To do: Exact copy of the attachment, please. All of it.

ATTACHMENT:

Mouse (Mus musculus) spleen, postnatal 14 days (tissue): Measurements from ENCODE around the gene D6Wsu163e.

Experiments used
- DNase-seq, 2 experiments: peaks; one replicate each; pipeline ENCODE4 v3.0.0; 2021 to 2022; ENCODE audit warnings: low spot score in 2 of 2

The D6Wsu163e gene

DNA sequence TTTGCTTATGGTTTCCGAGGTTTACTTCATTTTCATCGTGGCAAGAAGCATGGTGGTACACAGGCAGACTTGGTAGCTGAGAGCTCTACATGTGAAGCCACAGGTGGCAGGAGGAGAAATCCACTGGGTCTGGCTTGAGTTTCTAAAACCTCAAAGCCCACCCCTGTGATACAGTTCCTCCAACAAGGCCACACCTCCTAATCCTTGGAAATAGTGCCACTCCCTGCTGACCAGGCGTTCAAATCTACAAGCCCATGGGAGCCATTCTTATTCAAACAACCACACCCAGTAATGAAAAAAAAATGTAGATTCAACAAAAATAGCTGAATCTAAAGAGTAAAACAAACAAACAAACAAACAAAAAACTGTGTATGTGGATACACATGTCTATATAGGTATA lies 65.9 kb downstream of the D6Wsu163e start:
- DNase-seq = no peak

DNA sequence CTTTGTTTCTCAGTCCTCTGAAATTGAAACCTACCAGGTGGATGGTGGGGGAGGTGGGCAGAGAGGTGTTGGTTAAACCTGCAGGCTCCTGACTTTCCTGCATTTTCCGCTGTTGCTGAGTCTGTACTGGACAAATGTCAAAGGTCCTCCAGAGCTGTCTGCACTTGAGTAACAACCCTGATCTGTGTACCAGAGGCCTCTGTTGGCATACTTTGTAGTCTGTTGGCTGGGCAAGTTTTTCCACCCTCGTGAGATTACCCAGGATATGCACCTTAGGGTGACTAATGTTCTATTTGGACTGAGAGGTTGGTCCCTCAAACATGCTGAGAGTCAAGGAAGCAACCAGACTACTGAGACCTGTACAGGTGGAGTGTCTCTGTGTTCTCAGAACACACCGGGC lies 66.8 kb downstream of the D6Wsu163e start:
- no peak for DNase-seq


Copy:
Mouse (Mus musculus) spleen, postnatal 14 days (tissue): Measurements from ENCODE around the gene D6Wsu163e.

Experiments used
- DNase-seq, 2 experiments: peaks; one replicate each; pipeline ENCODE4 v3.0.0; 2021 to 2022; ENCODE audit warnings: low spot score in 2 of 2

The D6Wsu163e gene

DNA sequence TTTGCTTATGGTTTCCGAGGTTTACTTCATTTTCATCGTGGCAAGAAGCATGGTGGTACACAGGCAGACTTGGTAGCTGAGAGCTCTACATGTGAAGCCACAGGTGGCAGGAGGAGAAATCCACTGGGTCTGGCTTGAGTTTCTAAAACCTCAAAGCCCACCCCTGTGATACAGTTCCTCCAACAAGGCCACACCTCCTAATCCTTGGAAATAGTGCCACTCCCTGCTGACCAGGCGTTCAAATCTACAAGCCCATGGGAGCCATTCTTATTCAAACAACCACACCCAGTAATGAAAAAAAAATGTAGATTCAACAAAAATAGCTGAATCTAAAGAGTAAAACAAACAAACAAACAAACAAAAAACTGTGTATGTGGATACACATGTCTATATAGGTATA lies 65.9 kb downstream of the D6Wsu163e start:
- DNase-seq = no peak

DNA sequence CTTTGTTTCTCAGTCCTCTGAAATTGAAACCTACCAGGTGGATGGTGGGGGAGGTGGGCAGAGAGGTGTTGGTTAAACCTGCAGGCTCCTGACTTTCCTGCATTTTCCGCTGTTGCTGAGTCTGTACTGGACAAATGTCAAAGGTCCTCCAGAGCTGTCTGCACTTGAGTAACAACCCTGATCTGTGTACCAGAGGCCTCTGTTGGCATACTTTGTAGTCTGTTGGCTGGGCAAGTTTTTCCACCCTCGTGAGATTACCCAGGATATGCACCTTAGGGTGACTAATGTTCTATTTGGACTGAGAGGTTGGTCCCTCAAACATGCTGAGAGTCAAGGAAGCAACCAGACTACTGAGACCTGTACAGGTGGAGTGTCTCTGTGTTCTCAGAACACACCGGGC lies 66.8 kb downstream of the D6Wsu163e start:
- no peak for DNase-seq